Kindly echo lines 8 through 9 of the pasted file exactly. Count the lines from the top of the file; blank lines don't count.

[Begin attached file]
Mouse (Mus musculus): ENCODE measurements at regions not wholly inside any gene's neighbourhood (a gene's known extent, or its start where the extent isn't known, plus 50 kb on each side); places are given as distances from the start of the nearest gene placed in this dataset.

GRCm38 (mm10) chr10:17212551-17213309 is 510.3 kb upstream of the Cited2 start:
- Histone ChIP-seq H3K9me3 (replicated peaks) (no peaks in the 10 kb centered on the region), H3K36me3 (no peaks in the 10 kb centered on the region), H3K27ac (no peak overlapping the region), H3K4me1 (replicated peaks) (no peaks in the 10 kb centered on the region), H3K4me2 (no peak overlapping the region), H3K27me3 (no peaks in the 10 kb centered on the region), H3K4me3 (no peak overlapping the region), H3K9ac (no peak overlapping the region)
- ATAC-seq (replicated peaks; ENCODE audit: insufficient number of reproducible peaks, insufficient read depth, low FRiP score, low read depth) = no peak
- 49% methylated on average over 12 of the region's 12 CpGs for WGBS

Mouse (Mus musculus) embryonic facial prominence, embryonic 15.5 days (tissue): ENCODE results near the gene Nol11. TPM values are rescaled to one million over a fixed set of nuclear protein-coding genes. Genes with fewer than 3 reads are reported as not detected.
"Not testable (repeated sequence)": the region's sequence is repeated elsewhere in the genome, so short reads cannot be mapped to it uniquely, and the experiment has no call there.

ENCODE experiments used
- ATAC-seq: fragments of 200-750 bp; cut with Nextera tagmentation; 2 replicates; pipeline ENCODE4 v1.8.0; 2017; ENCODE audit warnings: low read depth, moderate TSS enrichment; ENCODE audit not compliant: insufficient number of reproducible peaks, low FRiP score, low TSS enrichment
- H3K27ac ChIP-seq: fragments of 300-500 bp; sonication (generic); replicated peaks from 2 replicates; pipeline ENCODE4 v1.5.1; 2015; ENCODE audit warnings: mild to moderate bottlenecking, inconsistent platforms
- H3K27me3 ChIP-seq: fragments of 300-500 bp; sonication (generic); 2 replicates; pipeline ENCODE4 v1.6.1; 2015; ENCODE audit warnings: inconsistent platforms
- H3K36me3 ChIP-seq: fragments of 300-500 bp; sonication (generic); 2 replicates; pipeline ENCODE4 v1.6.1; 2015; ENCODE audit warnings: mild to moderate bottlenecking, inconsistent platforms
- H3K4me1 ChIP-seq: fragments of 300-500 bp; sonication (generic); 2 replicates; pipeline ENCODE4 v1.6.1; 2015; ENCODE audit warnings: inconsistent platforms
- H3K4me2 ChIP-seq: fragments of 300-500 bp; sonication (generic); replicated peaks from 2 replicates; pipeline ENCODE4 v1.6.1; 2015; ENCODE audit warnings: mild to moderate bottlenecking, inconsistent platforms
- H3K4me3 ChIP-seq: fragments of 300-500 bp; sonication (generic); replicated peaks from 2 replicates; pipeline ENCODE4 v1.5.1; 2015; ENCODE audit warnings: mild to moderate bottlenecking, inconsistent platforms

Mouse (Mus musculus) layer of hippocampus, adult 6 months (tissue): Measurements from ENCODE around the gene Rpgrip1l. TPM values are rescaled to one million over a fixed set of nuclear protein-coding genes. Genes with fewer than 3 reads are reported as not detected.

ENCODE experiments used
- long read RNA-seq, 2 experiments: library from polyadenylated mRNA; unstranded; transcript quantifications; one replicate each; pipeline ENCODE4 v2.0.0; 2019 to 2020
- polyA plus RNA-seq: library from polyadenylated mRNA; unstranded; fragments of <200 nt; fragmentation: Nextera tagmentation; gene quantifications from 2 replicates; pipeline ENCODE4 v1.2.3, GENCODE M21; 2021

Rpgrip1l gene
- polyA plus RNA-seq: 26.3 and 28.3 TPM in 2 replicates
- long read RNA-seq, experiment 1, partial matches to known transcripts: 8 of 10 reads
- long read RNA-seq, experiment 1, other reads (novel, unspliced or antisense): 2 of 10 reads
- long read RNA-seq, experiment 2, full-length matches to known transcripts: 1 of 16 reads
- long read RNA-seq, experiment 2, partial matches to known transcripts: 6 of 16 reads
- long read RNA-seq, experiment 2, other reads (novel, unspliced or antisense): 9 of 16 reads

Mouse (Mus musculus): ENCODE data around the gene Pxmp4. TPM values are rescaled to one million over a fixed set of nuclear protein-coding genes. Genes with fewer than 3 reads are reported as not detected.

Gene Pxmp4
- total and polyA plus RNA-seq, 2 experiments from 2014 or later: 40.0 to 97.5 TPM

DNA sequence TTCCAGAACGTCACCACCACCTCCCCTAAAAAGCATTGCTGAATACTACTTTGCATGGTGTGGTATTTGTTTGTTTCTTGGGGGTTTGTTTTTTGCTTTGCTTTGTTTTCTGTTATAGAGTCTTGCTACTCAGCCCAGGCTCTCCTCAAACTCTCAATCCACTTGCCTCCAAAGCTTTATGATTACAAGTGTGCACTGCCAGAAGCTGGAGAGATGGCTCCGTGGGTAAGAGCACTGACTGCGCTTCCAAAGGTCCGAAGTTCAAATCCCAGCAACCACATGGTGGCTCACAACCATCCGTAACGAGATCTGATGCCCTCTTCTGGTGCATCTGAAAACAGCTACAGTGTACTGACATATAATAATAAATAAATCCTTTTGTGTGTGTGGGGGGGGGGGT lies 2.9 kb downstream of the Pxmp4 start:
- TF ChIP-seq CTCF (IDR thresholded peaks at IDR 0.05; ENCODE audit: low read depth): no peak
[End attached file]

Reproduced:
ENCODE experiments used
- ATAC-seq: fragments of 200-750 bp; cut with Nextera tagmentation; 2 replicates; pipeline ENCODE4 v1.8.0; 2017; ENCODE audit warnings: low read depth, moderate TSS enrichment; ENCODE audit not compliant: insufficient number of reproducible peaks, low FRiP score, low TSS enrichment